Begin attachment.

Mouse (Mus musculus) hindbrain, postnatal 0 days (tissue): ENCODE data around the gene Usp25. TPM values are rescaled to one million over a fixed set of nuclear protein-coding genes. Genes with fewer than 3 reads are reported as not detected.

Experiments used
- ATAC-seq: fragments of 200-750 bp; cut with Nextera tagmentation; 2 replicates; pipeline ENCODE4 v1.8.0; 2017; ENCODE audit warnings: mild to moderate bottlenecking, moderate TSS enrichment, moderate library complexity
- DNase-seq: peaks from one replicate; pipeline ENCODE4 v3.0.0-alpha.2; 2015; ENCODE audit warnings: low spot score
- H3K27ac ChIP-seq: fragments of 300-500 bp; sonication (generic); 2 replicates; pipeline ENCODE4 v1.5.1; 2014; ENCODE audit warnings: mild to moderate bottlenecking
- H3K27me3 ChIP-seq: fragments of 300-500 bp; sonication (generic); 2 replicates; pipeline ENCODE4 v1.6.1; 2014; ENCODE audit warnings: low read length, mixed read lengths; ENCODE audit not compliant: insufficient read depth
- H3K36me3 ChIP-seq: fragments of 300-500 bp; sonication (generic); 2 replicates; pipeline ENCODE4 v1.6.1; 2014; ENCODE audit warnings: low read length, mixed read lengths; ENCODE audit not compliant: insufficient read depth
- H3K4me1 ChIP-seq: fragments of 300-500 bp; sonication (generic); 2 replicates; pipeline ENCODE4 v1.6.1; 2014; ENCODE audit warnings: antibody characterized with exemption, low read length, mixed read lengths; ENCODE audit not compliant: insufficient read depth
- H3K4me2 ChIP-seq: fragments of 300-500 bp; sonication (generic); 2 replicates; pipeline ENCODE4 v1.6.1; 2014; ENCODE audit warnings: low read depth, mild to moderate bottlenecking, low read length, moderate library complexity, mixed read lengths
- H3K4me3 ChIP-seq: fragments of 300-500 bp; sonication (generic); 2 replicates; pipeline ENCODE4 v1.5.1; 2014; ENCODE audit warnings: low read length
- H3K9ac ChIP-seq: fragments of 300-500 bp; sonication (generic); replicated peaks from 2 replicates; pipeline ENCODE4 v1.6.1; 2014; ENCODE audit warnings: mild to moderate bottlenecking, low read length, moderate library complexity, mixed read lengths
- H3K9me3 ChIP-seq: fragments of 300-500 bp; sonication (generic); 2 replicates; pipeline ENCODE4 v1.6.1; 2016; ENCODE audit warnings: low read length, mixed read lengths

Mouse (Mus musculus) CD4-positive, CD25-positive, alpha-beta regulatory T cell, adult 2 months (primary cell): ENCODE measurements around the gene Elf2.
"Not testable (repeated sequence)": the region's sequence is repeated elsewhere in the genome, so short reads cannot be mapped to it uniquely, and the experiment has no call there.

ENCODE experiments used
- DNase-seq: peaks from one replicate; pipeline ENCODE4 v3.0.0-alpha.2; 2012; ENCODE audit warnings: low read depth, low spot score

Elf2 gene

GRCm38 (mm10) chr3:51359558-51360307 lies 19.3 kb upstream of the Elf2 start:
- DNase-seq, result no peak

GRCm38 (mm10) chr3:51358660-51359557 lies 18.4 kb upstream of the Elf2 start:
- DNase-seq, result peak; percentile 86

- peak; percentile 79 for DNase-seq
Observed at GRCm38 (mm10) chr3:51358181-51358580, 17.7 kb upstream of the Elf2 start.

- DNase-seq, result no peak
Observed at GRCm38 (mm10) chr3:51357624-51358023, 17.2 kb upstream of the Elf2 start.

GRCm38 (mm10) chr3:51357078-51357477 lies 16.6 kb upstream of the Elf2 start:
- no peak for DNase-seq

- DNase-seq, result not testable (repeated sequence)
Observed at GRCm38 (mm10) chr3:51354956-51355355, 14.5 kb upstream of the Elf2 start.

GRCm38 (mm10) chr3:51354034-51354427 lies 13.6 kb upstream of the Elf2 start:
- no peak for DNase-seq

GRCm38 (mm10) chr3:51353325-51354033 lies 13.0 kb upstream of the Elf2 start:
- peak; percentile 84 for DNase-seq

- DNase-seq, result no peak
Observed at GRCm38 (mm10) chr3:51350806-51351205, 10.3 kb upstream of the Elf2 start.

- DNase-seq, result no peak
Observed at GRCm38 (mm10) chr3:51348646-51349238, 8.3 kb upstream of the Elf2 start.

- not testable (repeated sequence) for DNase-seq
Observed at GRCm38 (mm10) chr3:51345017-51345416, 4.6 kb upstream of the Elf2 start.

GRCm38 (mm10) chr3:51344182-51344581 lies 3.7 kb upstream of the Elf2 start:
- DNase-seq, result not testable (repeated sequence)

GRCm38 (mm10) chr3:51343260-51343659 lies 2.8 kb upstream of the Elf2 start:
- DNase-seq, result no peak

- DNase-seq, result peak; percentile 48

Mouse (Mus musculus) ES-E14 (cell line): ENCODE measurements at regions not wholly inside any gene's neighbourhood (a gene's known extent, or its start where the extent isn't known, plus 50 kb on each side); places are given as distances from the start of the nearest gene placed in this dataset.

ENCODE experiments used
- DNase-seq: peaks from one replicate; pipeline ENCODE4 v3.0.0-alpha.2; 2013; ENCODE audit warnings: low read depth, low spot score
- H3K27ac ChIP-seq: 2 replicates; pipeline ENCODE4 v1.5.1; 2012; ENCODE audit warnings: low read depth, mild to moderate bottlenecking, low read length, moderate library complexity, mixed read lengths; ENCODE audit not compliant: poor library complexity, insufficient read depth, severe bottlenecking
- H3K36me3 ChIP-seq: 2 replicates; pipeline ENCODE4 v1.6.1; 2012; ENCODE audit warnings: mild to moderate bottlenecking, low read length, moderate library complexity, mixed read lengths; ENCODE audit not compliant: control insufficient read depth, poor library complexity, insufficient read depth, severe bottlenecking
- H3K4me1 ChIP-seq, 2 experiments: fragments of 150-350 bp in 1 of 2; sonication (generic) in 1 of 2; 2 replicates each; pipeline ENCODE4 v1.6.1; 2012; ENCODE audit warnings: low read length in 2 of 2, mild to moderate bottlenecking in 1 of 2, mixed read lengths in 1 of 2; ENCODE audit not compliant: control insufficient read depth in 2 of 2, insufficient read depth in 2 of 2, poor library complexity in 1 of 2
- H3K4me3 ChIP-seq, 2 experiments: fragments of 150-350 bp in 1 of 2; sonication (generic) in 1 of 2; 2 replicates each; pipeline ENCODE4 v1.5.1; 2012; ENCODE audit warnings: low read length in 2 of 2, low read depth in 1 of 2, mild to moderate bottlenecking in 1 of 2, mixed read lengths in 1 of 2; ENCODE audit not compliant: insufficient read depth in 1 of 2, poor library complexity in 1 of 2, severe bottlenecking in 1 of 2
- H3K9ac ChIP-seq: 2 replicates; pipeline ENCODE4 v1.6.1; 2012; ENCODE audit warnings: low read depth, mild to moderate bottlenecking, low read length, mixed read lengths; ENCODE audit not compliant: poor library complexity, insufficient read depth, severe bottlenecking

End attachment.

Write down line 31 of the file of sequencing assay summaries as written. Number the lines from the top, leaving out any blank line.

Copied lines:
- no peak for DNase-seq